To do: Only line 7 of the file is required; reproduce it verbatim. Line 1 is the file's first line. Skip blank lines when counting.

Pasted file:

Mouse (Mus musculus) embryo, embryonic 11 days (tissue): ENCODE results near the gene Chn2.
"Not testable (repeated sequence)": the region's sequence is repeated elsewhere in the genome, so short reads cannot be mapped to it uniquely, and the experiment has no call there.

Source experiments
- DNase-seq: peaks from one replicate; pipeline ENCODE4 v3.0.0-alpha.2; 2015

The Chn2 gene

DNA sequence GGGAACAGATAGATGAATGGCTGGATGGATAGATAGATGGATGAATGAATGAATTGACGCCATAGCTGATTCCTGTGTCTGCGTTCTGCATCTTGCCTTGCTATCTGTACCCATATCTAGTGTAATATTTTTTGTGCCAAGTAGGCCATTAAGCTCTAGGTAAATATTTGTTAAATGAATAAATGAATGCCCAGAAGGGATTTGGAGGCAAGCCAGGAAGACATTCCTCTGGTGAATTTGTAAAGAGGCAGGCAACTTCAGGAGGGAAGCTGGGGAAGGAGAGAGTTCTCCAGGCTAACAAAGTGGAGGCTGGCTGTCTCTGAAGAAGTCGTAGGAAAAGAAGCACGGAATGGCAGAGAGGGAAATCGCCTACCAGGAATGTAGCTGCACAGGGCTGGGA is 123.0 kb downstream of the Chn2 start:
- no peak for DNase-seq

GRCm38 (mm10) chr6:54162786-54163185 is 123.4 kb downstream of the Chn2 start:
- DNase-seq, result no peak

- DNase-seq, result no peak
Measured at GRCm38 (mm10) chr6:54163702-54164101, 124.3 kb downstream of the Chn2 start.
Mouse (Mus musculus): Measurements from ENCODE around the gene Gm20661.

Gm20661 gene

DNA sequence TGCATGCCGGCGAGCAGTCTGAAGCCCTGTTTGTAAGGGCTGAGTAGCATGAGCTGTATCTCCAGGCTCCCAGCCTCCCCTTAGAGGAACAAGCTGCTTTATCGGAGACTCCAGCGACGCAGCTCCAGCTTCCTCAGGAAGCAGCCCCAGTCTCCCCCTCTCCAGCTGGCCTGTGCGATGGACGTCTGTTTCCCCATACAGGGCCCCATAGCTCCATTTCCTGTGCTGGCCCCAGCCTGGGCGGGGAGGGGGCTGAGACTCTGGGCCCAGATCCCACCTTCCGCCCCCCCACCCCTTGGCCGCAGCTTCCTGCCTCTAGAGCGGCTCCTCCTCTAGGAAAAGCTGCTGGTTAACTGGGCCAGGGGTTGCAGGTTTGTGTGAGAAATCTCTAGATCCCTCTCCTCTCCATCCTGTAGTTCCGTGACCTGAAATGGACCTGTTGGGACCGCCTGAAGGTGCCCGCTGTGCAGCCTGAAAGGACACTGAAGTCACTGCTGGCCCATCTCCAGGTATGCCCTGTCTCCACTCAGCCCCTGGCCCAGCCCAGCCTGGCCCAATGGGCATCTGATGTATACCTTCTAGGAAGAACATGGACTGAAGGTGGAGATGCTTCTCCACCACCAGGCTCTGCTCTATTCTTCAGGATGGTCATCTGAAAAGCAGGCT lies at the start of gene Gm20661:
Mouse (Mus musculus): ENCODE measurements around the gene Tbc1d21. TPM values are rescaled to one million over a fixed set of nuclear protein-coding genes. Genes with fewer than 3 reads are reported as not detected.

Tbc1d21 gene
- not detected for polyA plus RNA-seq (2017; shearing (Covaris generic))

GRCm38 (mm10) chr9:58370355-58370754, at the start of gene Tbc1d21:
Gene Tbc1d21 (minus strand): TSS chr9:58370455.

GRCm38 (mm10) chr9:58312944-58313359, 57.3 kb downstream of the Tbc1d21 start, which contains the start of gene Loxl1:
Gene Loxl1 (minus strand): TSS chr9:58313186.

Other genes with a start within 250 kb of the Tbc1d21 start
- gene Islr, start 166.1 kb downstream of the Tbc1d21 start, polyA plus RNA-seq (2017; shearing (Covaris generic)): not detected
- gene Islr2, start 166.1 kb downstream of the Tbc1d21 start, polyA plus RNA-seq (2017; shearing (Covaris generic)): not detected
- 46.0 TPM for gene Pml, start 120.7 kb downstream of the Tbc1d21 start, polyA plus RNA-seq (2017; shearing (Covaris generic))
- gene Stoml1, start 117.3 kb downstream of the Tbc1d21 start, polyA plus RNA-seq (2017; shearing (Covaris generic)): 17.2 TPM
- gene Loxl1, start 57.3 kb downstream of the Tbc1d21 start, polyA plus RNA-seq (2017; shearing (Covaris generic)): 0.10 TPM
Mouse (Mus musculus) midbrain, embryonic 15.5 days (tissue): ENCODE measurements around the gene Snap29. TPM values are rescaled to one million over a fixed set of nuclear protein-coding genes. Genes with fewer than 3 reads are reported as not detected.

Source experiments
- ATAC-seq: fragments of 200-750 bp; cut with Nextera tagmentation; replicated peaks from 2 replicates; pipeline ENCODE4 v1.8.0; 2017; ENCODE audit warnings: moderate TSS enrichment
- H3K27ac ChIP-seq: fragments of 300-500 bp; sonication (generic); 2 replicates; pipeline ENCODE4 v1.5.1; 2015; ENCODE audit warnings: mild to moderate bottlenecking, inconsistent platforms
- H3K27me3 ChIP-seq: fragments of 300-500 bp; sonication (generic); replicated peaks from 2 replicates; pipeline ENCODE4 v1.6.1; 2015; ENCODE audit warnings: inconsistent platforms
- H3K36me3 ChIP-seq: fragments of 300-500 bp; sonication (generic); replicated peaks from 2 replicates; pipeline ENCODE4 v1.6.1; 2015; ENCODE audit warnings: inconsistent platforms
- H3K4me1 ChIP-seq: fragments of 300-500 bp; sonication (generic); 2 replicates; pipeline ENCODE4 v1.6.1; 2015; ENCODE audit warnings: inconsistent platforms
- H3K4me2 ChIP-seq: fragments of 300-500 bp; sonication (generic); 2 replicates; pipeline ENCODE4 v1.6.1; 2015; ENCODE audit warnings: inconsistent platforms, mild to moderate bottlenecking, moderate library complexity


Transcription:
- no peak for DNase-seq